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Top 10 stories from 2018: School budgets pass as jobs and students are lost

Despite cuts in jobs and some increases in taxes, local residents supported all local school budgets and one major bond in March. But one school vote in November left a few hard feelings in its wake.
Addison Central School District residents backed by 1,674-523 a $36,762,479 spending plan for the 2018-2019 school year. It called for a 1.32-percent spending decrease and cut the equivalent of 20 full-time jobs, but also added a teacher at Middlebury’s Mary Hogan Elementary School, a rare facility not losing students.
By the end of the year the ACSD board’s facilities committee was looking to the future. The committee is seeking public input on a facilities master plan that district officials said is not focused on closing schools, a step that would require a separate process and voter approval. Rather, officials said they sought a way to look “more holistically” at the district’s assets to plan for its needs.
Mount Abraham Unified School District voters backed a 1 percent increase in spending to $24,746,279. The plan they approved called for a net reduction equaling 16 full-time jobs and a modest tax increase.
District voters did not smile upon a third bond proposal to renovate Mount Abraham Union High School and debate continued on its future; that situation became a major news item on its own (see story No. 4).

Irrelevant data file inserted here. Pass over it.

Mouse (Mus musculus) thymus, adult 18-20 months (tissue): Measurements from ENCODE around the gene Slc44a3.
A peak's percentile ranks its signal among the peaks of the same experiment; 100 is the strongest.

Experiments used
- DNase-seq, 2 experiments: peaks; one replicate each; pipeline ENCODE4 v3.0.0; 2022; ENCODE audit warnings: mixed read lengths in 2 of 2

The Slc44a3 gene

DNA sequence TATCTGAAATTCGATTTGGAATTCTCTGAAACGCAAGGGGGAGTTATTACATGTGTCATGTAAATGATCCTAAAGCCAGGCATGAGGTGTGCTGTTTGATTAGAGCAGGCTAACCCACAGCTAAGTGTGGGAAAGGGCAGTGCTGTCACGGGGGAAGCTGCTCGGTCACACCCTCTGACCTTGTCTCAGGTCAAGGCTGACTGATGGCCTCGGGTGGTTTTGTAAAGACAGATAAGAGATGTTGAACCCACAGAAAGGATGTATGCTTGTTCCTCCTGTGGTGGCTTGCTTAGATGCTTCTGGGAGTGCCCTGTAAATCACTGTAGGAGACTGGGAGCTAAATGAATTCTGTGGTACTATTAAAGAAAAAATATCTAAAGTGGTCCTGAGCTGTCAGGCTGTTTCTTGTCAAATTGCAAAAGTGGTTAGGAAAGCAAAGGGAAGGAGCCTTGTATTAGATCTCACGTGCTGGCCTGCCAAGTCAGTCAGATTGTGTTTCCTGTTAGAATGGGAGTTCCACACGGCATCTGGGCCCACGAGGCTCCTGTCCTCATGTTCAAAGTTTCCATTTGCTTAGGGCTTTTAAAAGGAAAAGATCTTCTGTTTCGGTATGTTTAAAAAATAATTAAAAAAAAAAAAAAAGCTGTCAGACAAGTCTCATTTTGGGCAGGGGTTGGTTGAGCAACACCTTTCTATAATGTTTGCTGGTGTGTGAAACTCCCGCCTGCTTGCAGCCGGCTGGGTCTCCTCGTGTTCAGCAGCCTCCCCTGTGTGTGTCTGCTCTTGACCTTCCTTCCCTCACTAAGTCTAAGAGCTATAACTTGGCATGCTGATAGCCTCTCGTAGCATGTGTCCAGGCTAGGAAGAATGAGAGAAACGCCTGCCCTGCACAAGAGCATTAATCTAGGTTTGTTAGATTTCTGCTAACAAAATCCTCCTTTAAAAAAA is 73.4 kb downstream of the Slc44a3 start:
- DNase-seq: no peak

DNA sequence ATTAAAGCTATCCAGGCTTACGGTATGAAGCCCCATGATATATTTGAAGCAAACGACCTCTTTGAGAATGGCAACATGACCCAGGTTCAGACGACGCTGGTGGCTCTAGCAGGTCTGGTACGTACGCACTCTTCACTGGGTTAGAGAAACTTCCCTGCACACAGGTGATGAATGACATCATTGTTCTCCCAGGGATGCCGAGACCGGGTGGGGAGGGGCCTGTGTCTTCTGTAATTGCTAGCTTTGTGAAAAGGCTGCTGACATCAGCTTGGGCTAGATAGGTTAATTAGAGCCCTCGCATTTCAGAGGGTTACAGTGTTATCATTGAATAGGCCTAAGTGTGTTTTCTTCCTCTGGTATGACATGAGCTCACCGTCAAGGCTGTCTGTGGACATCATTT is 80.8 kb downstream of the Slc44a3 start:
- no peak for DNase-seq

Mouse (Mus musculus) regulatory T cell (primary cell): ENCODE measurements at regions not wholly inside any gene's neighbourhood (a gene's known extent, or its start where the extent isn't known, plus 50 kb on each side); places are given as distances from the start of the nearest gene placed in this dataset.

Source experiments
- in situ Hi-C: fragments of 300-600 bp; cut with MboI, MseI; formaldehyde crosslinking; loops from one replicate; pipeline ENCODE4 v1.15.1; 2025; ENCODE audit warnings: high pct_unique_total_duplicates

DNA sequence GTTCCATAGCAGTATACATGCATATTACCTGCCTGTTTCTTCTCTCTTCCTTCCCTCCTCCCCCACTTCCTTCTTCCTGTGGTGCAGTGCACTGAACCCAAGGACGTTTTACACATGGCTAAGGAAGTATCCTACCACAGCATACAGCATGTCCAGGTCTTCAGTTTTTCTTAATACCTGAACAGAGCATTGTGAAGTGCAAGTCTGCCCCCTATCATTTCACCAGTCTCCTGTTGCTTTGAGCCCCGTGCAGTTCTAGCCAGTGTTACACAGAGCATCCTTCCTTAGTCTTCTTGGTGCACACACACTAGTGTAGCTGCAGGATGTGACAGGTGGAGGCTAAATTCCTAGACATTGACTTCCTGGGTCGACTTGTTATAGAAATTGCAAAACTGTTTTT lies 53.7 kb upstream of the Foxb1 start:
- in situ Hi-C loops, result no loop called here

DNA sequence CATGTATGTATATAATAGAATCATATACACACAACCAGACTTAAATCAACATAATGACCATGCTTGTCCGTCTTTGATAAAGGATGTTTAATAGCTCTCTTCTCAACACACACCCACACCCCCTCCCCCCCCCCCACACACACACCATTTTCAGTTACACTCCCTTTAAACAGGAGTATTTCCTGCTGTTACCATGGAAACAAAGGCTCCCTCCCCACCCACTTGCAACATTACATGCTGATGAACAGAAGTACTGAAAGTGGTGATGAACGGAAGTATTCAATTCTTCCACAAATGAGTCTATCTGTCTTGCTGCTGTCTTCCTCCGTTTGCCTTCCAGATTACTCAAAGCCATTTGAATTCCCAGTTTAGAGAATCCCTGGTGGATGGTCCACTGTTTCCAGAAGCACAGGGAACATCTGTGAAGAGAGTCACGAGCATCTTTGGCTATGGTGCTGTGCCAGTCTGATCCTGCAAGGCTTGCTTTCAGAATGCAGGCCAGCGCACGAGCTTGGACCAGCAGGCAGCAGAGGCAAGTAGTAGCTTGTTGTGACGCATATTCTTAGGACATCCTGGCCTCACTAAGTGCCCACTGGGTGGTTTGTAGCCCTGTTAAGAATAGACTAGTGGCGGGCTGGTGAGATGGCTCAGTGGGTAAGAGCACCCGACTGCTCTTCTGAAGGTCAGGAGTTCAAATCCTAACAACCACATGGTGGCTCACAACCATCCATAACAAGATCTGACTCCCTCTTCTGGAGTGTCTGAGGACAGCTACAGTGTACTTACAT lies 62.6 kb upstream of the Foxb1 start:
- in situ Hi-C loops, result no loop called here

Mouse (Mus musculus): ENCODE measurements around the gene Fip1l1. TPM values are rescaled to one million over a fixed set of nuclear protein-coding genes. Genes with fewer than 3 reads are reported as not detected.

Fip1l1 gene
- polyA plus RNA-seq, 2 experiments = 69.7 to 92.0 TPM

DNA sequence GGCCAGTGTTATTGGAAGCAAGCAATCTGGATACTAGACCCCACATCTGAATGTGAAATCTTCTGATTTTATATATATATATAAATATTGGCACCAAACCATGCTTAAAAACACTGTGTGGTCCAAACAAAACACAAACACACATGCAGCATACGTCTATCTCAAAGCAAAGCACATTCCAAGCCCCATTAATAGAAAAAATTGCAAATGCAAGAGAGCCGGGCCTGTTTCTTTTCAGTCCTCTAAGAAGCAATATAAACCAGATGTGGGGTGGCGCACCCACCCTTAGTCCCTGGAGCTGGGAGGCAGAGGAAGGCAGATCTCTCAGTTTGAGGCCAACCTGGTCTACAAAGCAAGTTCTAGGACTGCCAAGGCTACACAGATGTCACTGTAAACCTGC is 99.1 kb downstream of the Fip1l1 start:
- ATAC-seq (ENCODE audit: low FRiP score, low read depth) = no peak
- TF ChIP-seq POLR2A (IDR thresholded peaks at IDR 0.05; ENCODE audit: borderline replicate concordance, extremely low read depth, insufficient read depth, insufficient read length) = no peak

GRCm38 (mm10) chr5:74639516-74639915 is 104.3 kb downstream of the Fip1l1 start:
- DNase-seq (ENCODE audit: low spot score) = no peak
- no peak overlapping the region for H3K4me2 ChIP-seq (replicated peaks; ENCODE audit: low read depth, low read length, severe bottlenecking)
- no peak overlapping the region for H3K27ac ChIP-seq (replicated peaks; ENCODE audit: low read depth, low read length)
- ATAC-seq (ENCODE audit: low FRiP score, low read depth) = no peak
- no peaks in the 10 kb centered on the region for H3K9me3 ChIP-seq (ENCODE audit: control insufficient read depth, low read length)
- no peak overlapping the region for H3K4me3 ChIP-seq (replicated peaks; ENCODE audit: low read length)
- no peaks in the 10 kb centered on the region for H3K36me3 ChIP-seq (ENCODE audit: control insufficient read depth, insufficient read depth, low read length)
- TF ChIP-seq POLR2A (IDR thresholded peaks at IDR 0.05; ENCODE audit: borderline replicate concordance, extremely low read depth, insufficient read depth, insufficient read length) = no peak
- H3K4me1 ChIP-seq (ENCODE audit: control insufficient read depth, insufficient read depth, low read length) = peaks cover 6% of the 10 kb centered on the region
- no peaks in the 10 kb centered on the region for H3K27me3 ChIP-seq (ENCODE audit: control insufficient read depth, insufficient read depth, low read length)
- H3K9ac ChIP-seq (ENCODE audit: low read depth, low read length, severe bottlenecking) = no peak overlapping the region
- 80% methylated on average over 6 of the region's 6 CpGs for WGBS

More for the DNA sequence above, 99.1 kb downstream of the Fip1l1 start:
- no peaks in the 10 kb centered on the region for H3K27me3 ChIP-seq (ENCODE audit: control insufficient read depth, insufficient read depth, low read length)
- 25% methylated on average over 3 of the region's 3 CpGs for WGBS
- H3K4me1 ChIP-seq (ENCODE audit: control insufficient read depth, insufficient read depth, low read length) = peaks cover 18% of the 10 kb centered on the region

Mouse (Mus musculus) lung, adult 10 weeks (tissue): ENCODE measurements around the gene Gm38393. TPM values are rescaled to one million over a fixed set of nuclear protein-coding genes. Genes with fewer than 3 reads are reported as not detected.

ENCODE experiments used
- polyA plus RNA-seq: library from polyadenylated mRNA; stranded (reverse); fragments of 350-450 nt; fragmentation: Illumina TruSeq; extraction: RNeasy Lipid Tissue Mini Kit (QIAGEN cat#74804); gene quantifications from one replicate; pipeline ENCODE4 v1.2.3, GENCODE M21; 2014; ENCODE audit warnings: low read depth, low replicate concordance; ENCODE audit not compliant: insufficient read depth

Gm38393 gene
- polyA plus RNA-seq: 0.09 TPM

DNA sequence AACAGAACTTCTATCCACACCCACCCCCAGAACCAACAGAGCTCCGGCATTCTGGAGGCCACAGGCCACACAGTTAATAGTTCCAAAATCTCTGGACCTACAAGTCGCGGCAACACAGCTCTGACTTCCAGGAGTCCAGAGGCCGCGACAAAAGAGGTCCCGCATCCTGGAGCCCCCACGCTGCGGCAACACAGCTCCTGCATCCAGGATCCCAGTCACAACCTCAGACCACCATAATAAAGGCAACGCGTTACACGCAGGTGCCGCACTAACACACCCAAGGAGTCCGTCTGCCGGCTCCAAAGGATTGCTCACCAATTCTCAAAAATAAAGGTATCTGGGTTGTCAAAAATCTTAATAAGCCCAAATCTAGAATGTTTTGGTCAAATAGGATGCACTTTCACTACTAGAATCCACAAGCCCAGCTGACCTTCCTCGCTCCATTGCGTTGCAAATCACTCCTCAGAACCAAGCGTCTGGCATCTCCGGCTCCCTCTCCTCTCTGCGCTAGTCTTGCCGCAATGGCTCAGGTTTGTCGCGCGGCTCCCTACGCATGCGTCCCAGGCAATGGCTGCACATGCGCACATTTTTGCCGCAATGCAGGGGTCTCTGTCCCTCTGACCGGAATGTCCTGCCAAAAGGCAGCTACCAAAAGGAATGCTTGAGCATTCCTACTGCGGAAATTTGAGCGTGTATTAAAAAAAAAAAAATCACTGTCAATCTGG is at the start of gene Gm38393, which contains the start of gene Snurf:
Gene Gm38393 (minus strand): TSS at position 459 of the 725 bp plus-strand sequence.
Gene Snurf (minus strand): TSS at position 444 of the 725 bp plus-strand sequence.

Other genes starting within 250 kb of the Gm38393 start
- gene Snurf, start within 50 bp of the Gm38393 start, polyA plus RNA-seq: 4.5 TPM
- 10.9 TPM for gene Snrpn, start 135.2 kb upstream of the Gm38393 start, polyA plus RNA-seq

Addison Northwest School District residents in March backed, 952-551, a $21.1 million budget plan that cut $10,000 from previous spending, eliminated seven jobs, and reduced the hours of two principals and an assistant principal. Voting came a year after residents approved a budget that cut the equivalent of 20 jobs.
Voters expected the spending plan to increase tax rates by about 8 cents a year after rates dropped by more than that in Addison, Ferrisburgh and Waltham and were stable in Vergennes and Panton. But the final numbers proved to be kinder.
ANWSD residents also backed, 997-515, a $7.63 million bond to pay for energy-efficiency, security, safety and kitchen improvements to the four district schools. Work included major upgrades to the struggling Vergennes Union High School and Elementary School heating and ventilation systems. Due to energy savings and final payments on the 2001 bond than funded VUHS expansion and renovation, officials said the bond would not increase taxes.
Otter Valley Unified Union School District voters favored a $19,243,835 spending plan by 772-356. The plan came in $530,000 lower than the previous years and restructured elementary schools in Leicester (to kindergarten through 4th-grade), Sudbury (5th- and 6th-grade) and Whiting (pre-K). That change removed $210,000 and three jobs from the budget, and another 2.5 teaching jobs and one office position were cut elsewhere.
In November commingled balloting residents of Castleton, Benson, Hubbardston, West Haven, Fair Haven and Orwell voted, 2,216-1,615, that Orwell should join the Slate Valley Modified Unified Union School District. The Vermont Board of Education and a majority of the Orwell School Board favored the move.
But Orwell residents had three times voted against joining the district, voicing concerns that included their representatives on the Slate Valley board could be outvoted. One family reportedly sent mailers to residents of other towns urging them to vote no. Talk arose of a legal challenge to Vermont’s Act 48, which allowed the vote that dragged Orwell into the cost-saving district.

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